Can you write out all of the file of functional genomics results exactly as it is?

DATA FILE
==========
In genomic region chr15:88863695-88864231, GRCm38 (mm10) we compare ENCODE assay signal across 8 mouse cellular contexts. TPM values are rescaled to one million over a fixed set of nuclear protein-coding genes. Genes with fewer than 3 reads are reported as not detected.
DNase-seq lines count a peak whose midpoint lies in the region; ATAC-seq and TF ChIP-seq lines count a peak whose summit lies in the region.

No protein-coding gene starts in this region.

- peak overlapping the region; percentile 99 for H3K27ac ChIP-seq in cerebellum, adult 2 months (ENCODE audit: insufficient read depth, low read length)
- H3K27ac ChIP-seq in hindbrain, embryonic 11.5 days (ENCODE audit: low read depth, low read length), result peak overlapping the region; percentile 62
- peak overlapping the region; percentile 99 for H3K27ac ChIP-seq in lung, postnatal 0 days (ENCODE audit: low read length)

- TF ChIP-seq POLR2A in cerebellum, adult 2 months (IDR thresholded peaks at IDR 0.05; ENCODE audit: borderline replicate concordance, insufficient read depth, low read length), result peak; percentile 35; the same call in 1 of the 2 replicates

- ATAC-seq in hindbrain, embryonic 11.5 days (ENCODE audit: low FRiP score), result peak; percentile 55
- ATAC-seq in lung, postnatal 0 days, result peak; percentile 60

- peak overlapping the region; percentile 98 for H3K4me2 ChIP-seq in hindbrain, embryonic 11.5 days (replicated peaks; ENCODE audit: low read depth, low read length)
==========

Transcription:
In genomic region chr15:88863695-88864231, GRCm38 (mm10) we compare ENCODE assay signal across 8 mouse cellular contexts. TPM values are rescaled to one million over a fixed set of nuclear protein-coding genes. Genes with fewer than 3 reads are reported as not detected.
DNase-seq lines count a peak whose midpoint lies in the region; ATAC-seq and TF ChIP-seq lines count a peak whose summit lies in the region.

No protein-coding gene starts in this region.

- peak overlapping the region; percentile 99 for H3K27ac ChIP-seq in cerebellum, adult 2 months (ENCODE audit: insufficient read depth, low read length)
- H3K27ac ChIP-seq in hindbrain, embryonic 11.5 days (ENCODE audit: low read depth, low read length), result peak overlapping the region; percentile 62
- peak overlapping the region; percentile 99 for H3K27ac ChIP-seq in lung, postnatal 0 days (ENCODE audit: low read length)

- TF ChIP-seq POLR2A in cerebellum, adult 2 months (IDR thresholded peaks at IDR 0.05; ENCODE audit: borderline replicate concordance, insufficient read depth, low read length), result peak; percentile 35; the same call in 1 of the 2 replicates

- ATAC-seq in hindbrain, embryonic 11.5 days (ENCODE audit: low FRiP score), result peak; percentile 55
- ATAC-seq in lung, postnatal 0 days, result peak; percentile 60

- peak overlapping the region; percentile 98 for H3K4me2 ChIP-seq in hindbrain, embryonic 11.5 days (replicated peaks; ENCODE audit: low read depth, low read length)